U.S. West Texas Intermediate and international Brent crude oil finished lower last, weakened by concerns over rising U.S. production, but ultimately driven lower by worries over the impact of the escalating impact of the developing trade war between the United States and China.
A combination of news events helped fuel a two-sided trade before the market turned decisively lower for the week.
Prices plunged at mid-week after China proposed a broad range of tariffs on U.S. goods that increased fears of a trade war. However, the market began to mount a comeback after the release of a friendly government inventories report and a massive turnaround in the U.S. stock market.
According to the U.S. Energy Information Administration, U.S. crude inventories fell by 4.6 million barrels in the week-ended March 30. Analysts were expecting an increase of 246,000 barrels.
The EIA data showed the drop in inventories was fueled by a rise in refinery crude runs which jumped by 141,000 barrels per day. Refinery utilization rates rose by 0.7 percentage points.
Gains may have been limited by a report of a 3.666 million barrel build at the Cushing, Oklahoma futures storage hub.
The market received additional support from a report showing OPEC oil production fell in March to an 11-month low due to declining Angolan exports, Libyan outages and a further slide in Venezuelan output.
The mid-week rally started to pick up steam on Thursday, bolstered by a further recovery in the U.S. stock market and Saudi Arabia’s unexpected price hike in crude prices. However, a stronger U.S. Dollar helped limit gains.
On Friday, the crude oil market fell sharply in reaction to the news that President Trump had ordered U.S. trade officials to consider an additional $100 billion in tariffs on China, escalating tensions with China. Investors also feared additional retaliation from China that may include a tariff on the U.S. oil imported by China.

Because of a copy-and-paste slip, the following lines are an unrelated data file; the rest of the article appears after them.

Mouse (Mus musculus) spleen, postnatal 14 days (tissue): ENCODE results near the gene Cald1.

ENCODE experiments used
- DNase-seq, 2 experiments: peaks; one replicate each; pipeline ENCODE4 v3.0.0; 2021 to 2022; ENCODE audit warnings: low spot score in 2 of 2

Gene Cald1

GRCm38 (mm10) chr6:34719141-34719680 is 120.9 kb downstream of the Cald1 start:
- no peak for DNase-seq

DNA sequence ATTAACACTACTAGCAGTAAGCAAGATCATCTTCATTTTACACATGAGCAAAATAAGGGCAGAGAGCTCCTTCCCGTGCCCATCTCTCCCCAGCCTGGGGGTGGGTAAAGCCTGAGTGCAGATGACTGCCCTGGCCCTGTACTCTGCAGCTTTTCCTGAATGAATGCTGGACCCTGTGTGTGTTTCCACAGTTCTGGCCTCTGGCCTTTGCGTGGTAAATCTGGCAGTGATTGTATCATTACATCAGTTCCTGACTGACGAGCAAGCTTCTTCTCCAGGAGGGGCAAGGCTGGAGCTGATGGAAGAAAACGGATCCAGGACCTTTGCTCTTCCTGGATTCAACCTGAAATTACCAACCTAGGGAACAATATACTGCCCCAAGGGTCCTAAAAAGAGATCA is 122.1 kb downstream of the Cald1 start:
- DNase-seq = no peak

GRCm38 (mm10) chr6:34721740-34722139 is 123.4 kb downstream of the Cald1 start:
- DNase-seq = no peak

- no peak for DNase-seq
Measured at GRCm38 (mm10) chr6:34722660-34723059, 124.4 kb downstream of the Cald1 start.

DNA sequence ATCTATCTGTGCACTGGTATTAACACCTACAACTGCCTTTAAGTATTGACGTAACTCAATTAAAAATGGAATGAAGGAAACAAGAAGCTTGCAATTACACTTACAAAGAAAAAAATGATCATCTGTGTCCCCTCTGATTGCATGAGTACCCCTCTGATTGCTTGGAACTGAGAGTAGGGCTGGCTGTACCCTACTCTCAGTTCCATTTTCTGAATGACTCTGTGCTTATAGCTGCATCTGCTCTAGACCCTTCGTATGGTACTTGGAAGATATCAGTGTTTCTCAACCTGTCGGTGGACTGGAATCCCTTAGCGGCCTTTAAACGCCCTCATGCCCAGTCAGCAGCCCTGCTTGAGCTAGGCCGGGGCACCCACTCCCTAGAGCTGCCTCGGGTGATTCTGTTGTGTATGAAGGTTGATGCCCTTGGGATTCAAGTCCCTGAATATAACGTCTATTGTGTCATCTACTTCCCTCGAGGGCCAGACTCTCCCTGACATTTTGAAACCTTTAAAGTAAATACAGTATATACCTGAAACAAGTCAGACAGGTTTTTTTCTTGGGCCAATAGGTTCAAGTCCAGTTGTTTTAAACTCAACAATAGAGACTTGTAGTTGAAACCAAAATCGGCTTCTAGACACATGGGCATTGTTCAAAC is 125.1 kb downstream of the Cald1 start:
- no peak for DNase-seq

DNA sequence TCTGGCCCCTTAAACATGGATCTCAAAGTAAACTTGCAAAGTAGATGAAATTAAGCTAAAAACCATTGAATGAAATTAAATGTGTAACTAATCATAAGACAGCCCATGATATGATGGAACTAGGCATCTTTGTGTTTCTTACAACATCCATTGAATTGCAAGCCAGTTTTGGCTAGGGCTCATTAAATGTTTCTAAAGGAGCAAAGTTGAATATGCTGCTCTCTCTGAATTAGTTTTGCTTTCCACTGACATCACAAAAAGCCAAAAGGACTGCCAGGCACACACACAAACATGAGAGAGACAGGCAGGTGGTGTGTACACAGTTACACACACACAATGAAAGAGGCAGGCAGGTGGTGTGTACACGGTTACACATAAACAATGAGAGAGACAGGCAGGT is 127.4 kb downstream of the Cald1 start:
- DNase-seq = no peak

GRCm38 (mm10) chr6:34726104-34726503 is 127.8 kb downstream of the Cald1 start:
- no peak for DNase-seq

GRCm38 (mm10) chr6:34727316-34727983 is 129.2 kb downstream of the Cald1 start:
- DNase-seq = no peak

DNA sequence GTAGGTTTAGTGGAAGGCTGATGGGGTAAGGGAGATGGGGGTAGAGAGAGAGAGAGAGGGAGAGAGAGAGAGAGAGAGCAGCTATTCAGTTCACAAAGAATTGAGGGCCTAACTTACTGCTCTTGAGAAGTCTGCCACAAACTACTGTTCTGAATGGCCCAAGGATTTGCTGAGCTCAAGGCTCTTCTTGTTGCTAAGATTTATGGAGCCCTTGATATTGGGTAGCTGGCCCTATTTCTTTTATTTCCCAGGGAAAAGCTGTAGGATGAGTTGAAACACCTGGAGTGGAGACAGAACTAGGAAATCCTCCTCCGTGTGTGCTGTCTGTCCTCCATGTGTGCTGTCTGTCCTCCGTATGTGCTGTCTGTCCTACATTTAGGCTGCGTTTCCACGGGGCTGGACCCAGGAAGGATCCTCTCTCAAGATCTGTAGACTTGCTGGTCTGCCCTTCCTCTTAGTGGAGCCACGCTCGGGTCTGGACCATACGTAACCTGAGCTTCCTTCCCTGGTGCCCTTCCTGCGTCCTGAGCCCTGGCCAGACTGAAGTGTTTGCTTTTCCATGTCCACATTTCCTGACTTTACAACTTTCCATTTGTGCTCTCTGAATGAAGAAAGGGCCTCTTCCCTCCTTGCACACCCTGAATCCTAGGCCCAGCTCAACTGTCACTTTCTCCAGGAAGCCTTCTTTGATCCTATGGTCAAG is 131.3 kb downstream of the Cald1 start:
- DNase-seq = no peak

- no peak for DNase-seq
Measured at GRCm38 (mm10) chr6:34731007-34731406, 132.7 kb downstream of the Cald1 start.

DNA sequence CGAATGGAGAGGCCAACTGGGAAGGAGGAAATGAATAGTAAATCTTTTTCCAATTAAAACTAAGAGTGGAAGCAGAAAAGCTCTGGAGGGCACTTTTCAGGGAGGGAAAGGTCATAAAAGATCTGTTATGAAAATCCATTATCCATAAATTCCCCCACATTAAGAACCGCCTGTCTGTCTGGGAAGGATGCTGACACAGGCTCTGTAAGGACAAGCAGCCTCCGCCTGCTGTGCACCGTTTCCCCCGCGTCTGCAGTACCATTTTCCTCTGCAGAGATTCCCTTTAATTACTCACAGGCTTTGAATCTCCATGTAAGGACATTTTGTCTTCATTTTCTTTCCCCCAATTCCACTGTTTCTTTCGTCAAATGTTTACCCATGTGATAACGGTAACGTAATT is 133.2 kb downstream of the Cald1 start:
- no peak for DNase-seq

Prices could fall early in the week in reaction to a rise in the U.S. weekly rig count and the lingering threat of additional tariffs from China.
On Friday, oilfield services firm Baker Hughes said the number of U.S. rigs drilling for crude rose by 11 to a total of 808 this week.
Prices may be pressured this week if traders decide to take protection against possible tariffs by China on imported U.S. crude oil.
U.S. crude was hit the hardest Friday on worries that China could impose counter tariffs on it. “China is the main importer (after Canada) of U.S. crude oil, to the tune of about 400,000 barrels per day,” Petromatrix said.
“If China was to impose counter tariffs on U.S. crude, it would become quickly very heavy for the U.S. supply and demand picture, resulting in U.S. crude oil price pressure that would have a negative impact on global oil prices.”
Additional factors that could have a bearish influence on prices are rising U.S. production and the possibility of weaker global economic growth. Short-covering could trigger a counter-trend rebound rally if China specifically says that it won’t touch crude oil, or if negotiations begin between China and the U.S. to settle the trade disputes. Supply-side issue amid a backdrop of falling inventories could also provide some support.
The traditional supply/demand fundamental news is mixed. However, the main determinant of the direction appears to be lower appetite for risky assets in response to worries over an escalating trade war between the United States and China.
Based on last week’s price action, it looks as if the direction of the crude oil market this week may be largely influenced by investor appetite for risk.
This article was originally posted on FX Empire
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